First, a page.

Sex on the Therapy Couch: Working with Sex in the Therapeutic Relationship

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Counsellors can sometimes feel ill-equipped to engage with clients in this area, owing to a lack of training or their own unclear feelings around sex. This can inadvertently undermine clients feeling ...

Counsellors can sometimes feel ill-equipped to engage with clients in this area, owing to a lack of training or their own unclear feelings around sex. This can inadvertently undermine clients feeling safe to openly discuss sexual concerns. The workshop addresses this and will encourage participants to explore how their own attitudes may impact a Person-Centred therapeutic relationship.

There can be many variations of this theme, so some clarification is offered below:
In counselling training, we are encouraged to examine our views and to raise our self-awareness around all manner of issues, such as loss, race, disability, difference and diversity, so as to be effective therapists. Much of sexual training focuses on sexuality and GLBT, and sexual abuse, while more general feelings about the act of sex itself is often neglected. This can leave counsellors less equipped to engage comfortably with client concerns, e.g. owing to personal embarrassment or shame, such that a client might then feel unsafe to openly discuss sexual apprehensions in their relationship or anxiety about having sex, not liking it, wanting it too much, being influenced by pornography, to name but a few areas of potential worry.

The presentation is thus intended to address theses issues by an examination of societies' views of sex, our own feelings about it, and finally we will link these to how all of this may subtly impact our client work.

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Sex on the Therapy Couch: Working with Sex in the Therapeutic Relationship Sex on the Therapy Couch: Working with Sex in the Therapeutic Relationship Presentation Transcript

  • SEX ON THE THERAPY COUCH: Working with sex in the therapeutic relationship © Stephanie Jeans 2013 www.indabacounselling.co.uk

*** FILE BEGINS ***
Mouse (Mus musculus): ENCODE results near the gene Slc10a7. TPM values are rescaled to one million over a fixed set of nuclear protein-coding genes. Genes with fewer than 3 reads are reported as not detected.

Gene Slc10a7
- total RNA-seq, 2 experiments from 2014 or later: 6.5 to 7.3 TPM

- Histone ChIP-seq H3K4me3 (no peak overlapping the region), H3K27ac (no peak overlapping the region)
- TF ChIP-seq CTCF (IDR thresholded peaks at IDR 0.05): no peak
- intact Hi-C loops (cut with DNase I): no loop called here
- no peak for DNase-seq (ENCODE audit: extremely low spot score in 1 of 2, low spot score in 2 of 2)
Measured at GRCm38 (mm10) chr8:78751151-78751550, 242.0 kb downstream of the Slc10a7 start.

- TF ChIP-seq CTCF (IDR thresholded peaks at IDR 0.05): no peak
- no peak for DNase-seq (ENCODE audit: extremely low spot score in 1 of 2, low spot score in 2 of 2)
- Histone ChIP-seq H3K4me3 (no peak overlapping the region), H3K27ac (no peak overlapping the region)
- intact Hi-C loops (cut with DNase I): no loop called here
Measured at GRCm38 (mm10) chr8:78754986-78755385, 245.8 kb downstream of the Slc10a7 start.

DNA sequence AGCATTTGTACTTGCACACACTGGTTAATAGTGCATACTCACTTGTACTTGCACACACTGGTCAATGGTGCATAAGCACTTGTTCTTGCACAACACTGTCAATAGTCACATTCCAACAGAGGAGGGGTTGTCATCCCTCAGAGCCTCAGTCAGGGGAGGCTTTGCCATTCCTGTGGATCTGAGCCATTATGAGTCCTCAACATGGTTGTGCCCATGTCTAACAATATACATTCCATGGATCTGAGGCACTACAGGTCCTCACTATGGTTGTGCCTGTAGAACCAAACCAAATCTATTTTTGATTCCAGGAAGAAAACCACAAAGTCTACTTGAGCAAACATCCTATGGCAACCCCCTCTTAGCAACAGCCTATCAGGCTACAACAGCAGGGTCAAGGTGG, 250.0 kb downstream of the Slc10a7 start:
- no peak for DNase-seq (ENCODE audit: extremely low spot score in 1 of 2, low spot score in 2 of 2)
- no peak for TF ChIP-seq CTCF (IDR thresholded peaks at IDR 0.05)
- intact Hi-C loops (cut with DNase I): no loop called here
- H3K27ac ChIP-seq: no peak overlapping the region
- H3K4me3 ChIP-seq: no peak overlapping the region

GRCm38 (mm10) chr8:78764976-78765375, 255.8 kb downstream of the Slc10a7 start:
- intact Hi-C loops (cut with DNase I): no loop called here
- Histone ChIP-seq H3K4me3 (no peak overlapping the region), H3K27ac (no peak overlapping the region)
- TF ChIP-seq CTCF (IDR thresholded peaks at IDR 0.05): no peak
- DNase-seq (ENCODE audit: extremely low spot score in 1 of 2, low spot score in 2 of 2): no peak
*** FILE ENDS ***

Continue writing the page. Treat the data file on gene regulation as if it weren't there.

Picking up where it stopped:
• “The study of sex is the study of the beginning of all life, and science holds the key, and yet we sit huddled in the dark like prudish cavemen filled with shame and guilt, and the truth is, nobody understands sex.” Masters, 1956 © Stephanie Jeans 2013 www.indabacounselling.co.uk
  • “It‟s a pity that sex is such a dirty little word.” - D. H. Lawrence • Whether we love it or loathe it, we can‟t escape fact that we were created by it, came out of it, indulge in it and it‟s on our minds, for better or worse. • Sex is a topic of conversation between the sexes for titillation, entertainment, for something seriously educational and for something personally intimate. • It may be overtly public or deeply private, but sex is always on and in the mind. © Stephanie Jeans 2013 www.indabacounselling.co.uk View slide
  • • Despite a seemingly liberated culture, there is still much shame, stereotyping and ignorance surrounding sexual issues. • This can be true of the counsellor as not all training exposes trainees to sexual issues and to exploring their own sexuality and prejudices. • As therapists we must notice our values and assumptions; develop an understanding and perspective of our sexuality as a vital force in ours and clients lives. © Stephanie Jeans 2013 www.indabacounselling.co.uk View slide
  • • We cannot easily apply the label „normal‟ to sexuality. Does that mean „usual‟, „ordinary‟, „natural‟, as it „ought to be‟ or what an expert claims it „should be?‟ • Perhaps it‟s what someone thinks or feels is normal and anything different is a perversion, deviation, or abnormal. • Sexologists may see some things as „abnormal‟ e.g. obsessive cleansing of genitals. © Stephanie Jeans 2013 www.indabacounselling.co.uk
  • Our Attitude to Sex is Influenced By: • Mind-sets inherited from family, both spoken and unconscious • Culture, incorporating myths & taboos • Peers © Stephanie Jeans 2013 www.indabacounselling.co.uk
  • • Attitudes inherited from childhood, or out of ignorance can cause unnecessary misery. • When you are bringing up a child, you are potentially raising a future husband/wife/partner. • We take responsibility for bodies (food etc.) & minds (education etc.), why not sexual development too? © Stephanie Jeans 2013 www.indabacounselling.co.uk
  • John Bowlby and Attachment Theory: • Theorised that the ability to give or receive intimacy & to desire „the other‟ has basis in early attachment with primary caregiver. • Early experiences of closeness, touch, and learning emotional regulation come from interaction with a significant caregiver. • Adult relationships are impacted by, & reflective of, those formed in childhood. An insecure child becomes an insecure adult. © Stephanie Jeans 2013 www.indabacounselling.co.uk
  • John Bowlby and Attachment Theory: • Each partner brings their own individual working models of attachment & projects their own needs, wants, senses of selves & structural defences, onto one another. • Avoidant: impersonal sex • Ambivalent: prioritises emotional over sexual relating • This can create discrepancies in desires for relational intimacy & sexual encounters. © Stephanie Jeans 2013 www.indabacounselling.co.uk